Thursday, August 17, 2006

From time to time I browse through a copy of the Daily Telegraph (aka the Daily Terror) at a newsagent. Usually I just want to have a look at the Letters to the Editor section. The news section is usually...well, not news as near as I can tell, but the reader's opinions are something I feel the need to track from time to time.

A few days ago I read a letter from one person reacting to the news that Family First Senator Steve Fielding had pledged to vote against Howard's new immigration bill. The writer made the claim that Australia's need to be tough on immigration had been demonstrated by the recent arrests in the UK.

This is a strange claim to make considering how many of the people arrested on terrorism charges in the UK weren't Muslim immigrants.

Go through the list of suspects and two things stand out. First is that many of the suspects converted to Islam while in Britain. Of those that didn't, many are described as having recently become "very religious". Second is the frequency with which people familiar with the suspects are shocked at the thought of the suspect ever doing anything violent, sometimes stating flat out "he would never do anything like that".

Oh yes, third thing: they're all male.

On the second point: what were people expecting? It's like how victims of con artists always say "but he seemed so trustworthy!". That's exactly the point: a con artist who seems like a con artist isn't going to be a very successful con artist. Likewise, a terrorist planner who immediately raises suspicions isn't going to get very far in his terrorist planning career. Far better to have someone who raises no suspicions, and in fact actively tries to be as non-violent as possible until the time comes to strike.

On the first point: it clicks together several things that have been disparate in my head. The first is Fukuyama's assertion that anti-Western jihadists are born not from a lack of democracy in the Middle East, but in the West when the children and grandchildren of adult immigrants turn to radicalism after failing to integrate within Western society. The second is the strong statements made by Muslims around the world that Islam doesn't condone terrorism. The third is my perception of the workings of religions in the West, such as the Church of Scientology and the Unification Church, that have had the label of "cult" applied to them.

Put simply, what I see in the history of the alleged perpetrators is cult recruitment. They have embraced a new identity in place of an uncomfortable and insufficient old identity. The rules of the group which defines this new identity requires that they isolate themselves from anything that might threaten the definition and strengthening of that new identity, hence the turn towards insularity prevalent among the suspect list.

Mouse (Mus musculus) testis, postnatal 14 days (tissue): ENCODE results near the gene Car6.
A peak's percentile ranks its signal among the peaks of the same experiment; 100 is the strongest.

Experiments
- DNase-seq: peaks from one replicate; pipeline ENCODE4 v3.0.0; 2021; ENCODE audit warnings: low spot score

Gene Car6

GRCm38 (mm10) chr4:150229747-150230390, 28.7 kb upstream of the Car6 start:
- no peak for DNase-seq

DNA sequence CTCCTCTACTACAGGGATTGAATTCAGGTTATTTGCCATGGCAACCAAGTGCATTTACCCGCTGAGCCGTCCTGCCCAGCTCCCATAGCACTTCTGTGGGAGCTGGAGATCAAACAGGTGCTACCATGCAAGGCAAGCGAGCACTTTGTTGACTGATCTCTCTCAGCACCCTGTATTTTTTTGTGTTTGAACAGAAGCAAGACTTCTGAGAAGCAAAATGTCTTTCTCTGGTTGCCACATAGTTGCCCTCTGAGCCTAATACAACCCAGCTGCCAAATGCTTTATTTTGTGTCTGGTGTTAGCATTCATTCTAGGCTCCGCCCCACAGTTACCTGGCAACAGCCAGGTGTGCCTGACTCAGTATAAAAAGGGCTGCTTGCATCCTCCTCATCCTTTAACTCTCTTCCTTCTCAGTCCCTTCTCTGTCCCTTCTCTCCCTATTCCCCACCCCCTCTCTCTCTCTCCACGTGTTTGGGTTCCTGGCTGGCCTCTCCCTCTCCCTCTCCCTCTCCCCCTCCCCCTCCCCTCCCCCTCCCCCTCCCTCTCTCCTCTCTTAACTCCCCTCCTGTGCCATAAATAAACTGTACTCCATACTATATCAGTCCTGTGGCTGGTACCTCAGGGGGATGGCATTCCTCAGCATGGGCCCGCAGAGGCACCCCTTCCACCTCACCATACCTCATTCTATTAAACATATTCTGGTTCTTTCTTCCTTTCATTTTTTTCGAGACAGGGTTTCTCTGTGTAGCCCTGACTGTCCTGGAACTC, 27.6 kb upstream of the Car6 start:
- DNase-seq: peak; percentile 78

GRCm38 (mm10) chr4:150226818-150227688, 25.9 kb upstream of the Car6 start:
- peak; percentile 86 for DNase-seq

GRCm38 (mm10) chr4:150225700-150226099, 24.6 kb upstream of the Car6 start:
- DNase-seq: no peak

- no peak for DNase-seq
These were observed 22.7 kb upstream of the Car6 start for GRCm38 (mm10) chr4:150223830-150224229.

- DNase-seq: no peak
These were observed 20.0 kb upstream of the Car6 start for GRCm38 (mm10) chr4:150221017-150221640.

Other characteristics of cults include a radical opposition to the world around them (hello anti-Western rhetoric) and a reaction to any attack from the outside world as an attack not on the actions carried out by the group, but an attack on the group's belief (hence the description of Bush's war on terror as a "war on Islam" by radical Islamic groups). The effect is to (a) stop any internal criticism of the cult, and (b) encourage non-cult members to support the group against "unjustified attack" - mainstream Muslims who might sincerely believe their claims of an attack on Islam, for instance.

Mainstream Islam has little if anything to do with cultic version of Islam. I would be curious to know if this cult has more success recruiting from devout mainstream Muslims, or from non-Muslims and lapsed Muslims. I strongly suspect the latter.

What if the entire approach to the war on terrorism has been wrong? What if, instead of being surprised and disbelieving at the thought of non-violent recent "Muslim" converts being agents of terrorism, we should instead regard it as the usual state of affairs?

What if "Islamic terrorists" were not primarily a product of existing Islam, but were recruited from a pool of people experiencing spiritual anxiety caused by the clash of their traditional way of life and modernity, just as "cults" appeared and started recruiting Westerners in the 1960s in response to the social upheavals taking place in our culture? What if this Islamic cult willing let mainstream Islam embrace it, tried to persuade mainstram Muslims that attacks on the cult were an attack on the entirety of Islam, but actually viewed the mores of mainstream Islam, such as not killing civilians, as un-Islamic- and in fact declared takfir on mainstream Muslims (approximate meaning: pronouncing that someone who claims to be Muslim is in reality an unbeliever)?

Here's a test: go through all the terrorist attacks that have occurred worldwide from 9/11 onwards, and profile the perpetrators. Will they predominantly be from the Middle East, and longstanding adherents of a longstanding radical Islamic sect? Or will they be recent converts, and either born in the country that was attacked or else immigrated there while they were only a child? I suspect the results will not be what most people expect.

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